Sunday, December 16, 2012
Last night, Sophie, Oliver and I had the great good fortune to spend the eighth day of Hanukkah with some new friends. Henry was playing lacrosse in Santa Monica and The Husband was working, but the three of us were feted with delicious food, including the best latkes I've ever had, an interesting discussion of the Hanukkah story, and much laughing over the shouts and loud voices of three boys. Sophie had a pretty huge seizure at some point in the evening, but our friends had the perfect couch for having a seizure, and their response was calm and caring and a witnessing, which is all our family asks for and which is so often difficult to do. Thank you, dear Jenny and Mark and your adorable boys!
Today is another gray and rainy one in Los Angeles, and it's with a heavy heart that I continue our Christmas traditions of baking and the more mundane Sunday ones of laundry and straightening up. I want to walk down the middle of the street with other mothers and perhaps tear at our hair and wail. I want to scream, loudly, about the terrible storm of mental illness, obscene amounts of guns and ammunition and those who profit from them, the seeming indifference of many to the justified measures for eighteenth century fears that have no place in a twenty-first century world, and a culture so steeped in violence that it justifies the most vile of entertainment as art. Two weeks ago, I argued with someone over the United States Senate not joining the rest of the world in ending discrimination against and ensuring equality for all disabled people. I told her that I was ashamed of our country, and she told me that this was unfortunate as we lived in the greatest country on earth and the freest, and I could only think in the loneliest sort of ways how little I agreed and how I felt more connected to the world in general than to this fellow citizen. This is a time where pride in country has no place and where humility and reckoning and love of humanity supercedes all. But I wonder at the ties that bind us, how differences are becoming more and more stark.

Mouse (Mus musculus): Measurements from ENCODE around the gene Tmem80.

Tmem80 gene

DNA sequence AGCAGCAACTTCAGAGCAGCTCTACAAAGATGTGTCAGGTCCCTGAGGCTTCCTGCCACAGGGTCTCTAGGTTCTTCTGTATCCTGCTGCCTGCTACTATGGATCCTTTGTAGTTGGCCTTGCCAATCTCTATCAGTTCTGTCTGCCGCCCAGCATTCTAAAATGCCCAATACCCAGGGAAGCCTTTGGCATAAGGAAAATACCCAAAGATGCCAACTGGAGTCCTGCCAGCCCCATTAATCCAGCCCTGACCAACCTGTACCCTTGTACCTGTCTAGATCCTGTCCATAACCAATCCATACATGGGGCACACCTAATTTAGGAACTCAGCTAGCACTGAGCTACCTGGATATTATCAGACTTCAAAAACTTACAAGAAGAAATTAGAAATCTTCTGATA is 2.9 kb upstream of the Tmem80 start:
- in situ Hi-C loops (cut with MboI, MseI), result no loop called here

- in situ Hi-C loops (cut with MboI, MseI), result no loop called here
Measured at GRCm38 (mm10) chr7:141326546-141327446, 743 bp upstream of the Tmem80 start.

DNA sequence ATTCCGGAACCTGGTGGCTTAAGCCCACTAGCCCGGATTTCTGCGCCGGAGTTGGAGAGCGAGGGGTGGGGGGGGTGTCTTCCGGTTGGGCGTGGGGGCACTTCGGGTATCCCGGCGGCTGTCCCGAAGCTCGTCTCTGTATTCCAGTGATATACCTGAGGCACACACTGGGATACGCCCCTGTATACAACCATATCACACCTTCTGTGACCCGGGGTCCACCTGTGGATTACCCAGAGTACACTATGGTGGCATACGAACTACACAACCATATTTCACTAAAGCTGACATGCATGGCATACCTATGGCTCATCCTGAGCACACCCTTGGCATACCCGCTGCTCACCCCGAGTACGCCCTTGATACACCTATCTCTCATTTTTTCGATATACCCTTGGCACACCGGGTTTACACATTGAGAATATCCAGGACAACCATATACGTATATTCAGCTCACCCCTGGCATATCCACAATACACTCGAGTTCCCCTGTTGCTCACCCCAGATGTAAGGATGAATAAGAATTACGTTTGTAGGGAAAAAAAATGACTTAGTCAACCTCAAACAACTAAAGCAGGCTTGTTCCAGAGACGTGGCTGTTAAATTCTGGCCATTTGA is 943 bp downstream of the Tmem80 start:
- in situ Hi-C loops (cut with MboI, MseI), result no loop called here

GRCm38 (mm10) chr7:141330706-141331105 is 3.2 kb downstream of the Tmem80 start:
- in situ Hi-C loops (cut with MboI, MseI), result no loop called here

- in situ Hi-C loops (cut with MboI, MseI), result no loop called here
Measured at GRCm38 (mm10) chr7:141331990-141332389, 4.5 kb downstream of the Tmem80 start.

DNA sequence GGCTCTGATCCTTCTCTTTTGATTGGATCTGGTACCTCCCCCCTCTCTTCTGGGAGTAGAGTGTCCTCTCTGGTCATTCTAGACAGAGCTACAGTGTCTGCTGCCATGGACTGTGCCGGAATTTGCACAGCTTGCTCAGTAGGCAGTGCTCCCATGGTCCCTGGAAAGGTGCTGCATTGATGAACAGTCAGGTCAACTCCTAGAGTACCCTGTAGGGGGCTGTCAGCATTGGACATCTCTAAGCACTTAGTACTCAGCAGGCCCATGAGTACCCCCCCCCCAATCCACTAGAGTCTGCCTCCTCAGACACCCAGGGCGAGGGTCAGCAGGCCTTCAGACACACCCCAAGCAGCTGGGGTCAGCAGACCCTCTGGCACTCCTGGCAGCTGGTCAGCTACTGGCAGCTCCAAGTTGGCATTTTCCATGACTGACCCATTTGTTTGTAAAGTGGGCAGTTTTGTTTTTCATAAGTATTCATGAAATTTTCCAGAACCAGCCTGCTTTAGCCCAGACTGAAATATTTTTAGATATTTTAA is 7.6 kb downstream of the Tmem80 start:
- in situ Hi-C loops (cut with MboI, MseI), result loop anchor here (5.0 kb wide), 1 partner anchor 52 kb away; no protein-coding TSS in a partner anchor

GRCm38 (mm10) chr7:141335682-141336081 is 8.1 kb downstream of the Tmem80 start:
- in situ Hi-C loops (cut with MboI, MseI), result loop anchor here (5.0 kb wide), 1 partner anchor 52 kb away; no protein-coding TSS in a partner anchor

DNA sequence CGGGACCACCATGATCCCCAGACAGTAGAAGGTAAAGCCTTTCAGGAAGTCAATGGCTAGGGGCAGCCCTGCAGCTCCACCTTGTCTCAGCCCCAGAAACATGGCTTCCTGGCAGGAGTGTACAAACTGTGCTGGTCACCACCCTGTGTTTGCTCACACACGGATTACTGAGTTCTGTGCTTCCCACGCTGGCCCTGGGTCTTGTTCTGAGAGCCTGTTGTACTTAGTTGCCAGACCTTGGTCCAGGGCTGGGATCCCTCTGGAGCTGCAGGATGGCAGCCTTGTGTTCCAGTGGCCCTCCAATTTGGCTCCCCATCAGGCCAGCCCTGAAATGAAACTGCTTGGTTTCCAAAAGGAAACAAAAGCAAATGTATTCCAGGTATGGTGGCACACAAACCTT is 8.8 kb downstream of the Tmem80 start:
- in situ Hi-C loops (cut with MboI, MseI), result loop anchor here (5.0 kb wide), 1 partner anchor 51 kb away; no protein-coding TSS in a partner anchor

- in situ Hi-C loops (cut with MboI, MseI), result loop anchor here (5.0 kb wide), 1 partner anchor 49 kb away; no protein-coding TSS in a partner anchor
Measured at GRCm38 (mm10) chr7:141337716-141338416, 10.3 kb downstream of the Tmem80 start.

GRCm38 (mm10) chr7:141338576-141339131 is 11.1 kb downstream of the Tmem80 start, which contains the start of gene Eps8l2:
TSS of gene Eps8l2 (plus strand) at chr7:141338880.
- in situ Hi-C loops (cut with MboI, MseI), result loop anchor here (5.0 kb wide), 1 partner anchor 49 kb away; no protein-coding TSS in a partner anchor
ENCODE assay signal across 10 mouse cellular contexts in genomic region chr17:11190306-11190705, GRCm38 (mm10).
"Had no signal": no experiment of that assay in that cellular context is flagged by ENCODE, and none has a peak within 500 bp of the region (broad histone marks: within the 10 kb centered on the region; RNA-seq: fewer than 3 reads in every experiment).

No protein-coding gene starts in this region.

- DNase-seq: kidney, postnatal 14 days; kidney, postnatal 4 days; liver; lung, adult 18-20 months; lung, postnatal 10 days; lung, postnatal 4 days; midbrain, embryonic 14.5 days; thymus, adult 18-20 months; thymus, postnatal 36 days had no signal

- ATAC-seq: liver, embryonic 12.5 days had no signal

I want to walk down the middle of the street with other mothers and perhaps tear at our hair and wail.
Instead, I'll sigh. I'll wring my hands, tighten my lips and toast coconut. I'll wipe Sophie's drool and wonder whether her weight gain is causing the step-up in seizures and whether I might need to adjust her medication. I'll be grateful again that The Friend Who Loves Jane Austen made it safely to Los Angeles with Sophie's medication in hand. I'll admonish Henry and Oliver to clean up their room and separate their darks from their whites. I'll sit at the dining room table and help Oliver to trace out the rooms in his house, 1 cm = 1 inch, while Aimee Mann sings of snow and Christmas, the twang of guitar merry and bright.